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‘The Orbital Children’ director speaks on the future of spaceflight, sci-fi, and child protagonists in new interview

"If children find something interesting, they’ll use it. They might use it in interesting ways that confound adults, too."

Mitsuo Iso may not be a household name among anime fans in the U.S., but he’s kind of like your favorite mecha animator’s favorite mecha animator. Upon the release of his first film, The Orbital Children, Netflix Anime published a new interview with the director.

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“Space is a very common theme in anime,” Iso began. He’s not just familiar with the genre, he helped make it. Iso began his career doing key animation on Zeta Gundam and Char’s Counterattack. But, he said, young people tired of the setting and eventually, the industry stopped making space anime 

So, over a decade after his directorial debut on the sci-fi series Den-noh Coil, he made his own. “Space is quite a touch-and-go place. There are many dangerous situations. People who go there are mostly pros, like researchers or the military,” Iso said of space in older anime. “But I thought that was very ‘20th century.’ I wanted to do something 21st century.”

In The Orbital Children, 21st-century spaceflight is depicted as usually safe and mundane but plastered in ads. “People realized that space would soon become commercialized” he said of this shift in his depiction of space, “when that happens, normal people like families and kids will go. That’s why we made children the main characters.”

Iso wanted to depict the world not how we make, but how creative minds will use it.

If children find something interesting, they’ll use it. They might use it in interesting ways that confound adults, too. Many new things will emerge including space and AI. I bet children will use those products in unexpected ways.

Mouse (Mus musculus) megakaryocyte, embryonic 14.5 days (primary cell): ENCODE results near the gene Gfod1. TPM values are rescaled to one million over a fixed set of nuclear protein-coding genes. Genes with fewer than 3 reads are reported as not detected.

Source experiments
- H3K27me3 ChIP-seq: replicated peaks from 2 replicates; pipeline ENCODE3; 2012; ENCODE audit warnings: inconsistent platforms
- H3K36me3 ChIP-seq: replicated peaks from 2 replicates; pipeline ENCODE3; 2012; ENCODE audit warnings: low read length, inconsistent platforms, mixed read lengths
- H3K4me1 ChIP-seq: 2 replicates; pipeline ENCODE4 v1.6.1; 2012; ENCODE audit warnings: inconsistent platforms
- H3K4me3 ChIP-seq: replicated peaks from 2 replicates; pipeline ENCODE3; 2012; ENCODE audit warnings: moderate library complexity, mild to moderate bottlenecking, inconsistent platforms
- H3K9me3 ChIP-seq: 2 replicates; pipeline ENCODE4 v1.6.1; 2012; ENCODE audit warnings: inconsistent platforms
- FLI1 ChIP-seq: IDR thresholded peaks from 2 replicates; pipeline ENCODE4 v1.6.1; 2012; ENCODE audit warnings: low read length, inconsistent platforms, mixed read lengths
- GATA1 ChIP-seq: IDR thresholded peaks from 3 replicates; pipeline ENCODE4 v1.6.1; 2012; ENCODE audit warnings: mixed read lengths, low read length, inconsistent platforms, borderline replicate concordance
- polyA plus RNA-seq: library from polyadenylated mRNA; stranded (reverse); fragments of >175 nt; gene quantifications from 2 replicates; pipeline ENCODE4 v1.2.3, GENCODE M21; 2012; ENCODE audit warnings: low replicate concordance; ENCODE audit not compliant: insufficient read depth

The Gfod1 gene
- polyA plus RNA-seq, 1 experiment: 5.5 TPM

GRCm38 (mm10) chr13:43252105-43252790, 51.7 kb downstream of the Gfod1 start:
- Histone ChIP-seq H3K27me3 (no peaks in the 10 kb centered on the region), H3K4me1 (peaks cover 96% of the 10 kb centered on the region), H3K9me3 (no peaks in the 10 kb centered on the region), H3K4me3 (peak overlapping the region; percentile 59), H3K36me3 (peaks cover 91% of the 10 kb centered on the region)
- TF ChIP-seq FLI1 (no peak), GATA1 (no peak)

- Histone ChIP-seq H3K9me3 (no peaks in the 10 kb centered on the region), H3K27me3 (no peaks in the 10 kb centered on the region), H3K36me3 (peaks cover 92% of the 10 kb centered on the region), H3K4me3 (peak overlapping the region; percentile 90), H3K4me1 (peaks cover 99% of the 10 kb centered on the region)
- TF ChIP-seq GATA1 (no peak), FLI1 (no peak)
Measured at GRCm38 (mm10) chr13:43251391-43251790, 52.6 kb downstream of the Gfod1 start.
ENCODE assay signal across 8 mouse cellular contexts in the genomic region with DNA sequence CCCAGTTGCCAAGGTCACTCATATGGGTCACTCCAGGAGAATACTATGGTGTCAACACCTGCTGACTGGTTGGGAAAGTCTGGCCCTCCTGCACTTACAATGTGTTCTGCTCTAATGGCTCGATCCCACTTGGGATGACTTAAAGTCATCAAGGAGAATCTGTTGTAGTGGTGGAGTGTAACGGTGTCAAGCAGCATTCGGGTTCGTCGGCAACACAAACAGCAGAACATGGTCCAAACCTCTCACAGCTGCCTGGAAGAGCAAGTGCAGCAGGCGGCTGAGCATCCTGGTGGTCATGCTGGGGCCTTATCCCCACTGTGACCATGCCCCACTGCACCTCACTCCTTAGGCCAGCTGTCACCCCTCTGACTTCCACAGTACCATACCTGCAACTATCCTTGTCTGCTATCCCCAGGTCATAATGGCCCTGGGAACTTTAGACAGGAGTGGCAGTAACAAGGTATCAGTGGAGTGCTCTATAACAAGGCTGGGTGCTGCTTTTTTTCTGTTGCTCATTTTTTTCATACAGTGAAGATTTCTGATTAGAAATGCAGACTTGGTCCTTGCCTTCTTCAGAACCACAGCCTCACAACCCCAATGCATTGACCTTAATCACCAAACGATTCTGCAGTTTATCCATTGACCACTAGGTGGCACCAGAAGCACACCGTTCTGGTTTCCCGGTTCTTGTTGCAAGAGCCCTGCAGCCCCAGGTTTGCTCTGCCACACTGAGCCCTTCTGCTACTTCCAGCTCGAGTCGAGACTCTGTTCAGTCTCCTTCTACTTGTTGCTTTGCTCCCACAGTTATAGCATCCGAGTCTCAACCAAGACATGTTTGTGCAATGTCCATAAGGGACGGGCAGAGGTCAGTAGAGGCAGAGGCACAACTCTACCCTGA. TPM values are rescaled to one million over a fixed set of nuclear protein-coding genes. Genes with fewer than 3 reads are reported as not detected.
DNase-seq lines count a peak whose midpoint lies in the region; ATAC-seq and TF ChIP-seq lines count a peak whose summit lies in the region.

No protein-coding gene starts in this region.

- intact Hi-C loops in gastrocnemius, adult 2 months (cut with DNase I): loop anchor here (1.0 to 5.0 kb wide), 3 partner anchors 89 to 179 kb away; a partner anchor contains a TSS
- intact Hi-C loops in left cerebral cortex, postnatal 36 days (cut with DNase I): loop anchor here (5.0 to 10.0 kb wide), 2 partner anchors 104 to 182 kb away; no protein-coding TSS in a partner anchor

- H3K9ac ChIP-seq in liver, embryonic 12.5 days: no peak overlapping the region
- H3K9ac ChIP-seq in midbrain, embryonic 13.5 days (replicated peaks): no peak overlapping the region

It’s an extension of his perspective on the genre. “Sci-fi is basically about predicting the future,” Iso began:

I’m of a generation that grew up with a lot of such sci-fi. I have fun thinking about how the future will be, and I want viewers to enjoy that too. But if you only aim for reality, it becomes a bit boring. If you only use things that exist, you don’t get to use your imagination.

Iso didn’t bring his future vision to the screen alone. On his legendary collaborators, character designer Kenichi Yoshida and main animator Toshiyuki Inoue, Iso sang their praise: “Both of them are so talented it hurts.”

Iso met Yoshida as a young animator at Studio Ghibli, where he worked on Only Yesterday and Porco Rosso. He went on to work on Neon Genesis Evangelion and eventually earned a reputation for his award-winning character design on Eureka Seven. In The Orbital Children, Iso gave Yoshida a challenge. “I didn’t want the designs to look like any other famous space anime,” he told the artist. “And I didn’t want to look like any of his previous designs.’ It was tough, Iso says, evidently pleased. 

Inoue, whose career stretches from Stop!! Hibari-kun! to Evangelion: 3.0+1.01 Thrice Upon a Time, worked with Iso on Ghost in the Shell. The animator also had a hand in other early international hits for the medium like Akira and Paprika. “Inoue is my teacher, Iso says, “I’ve looked up to him since I was young. I’m so happy we could work together. He’s one of the best in Japan.”

Den-noh Coil and part one of the Orbital Children are streaming on Netflix now.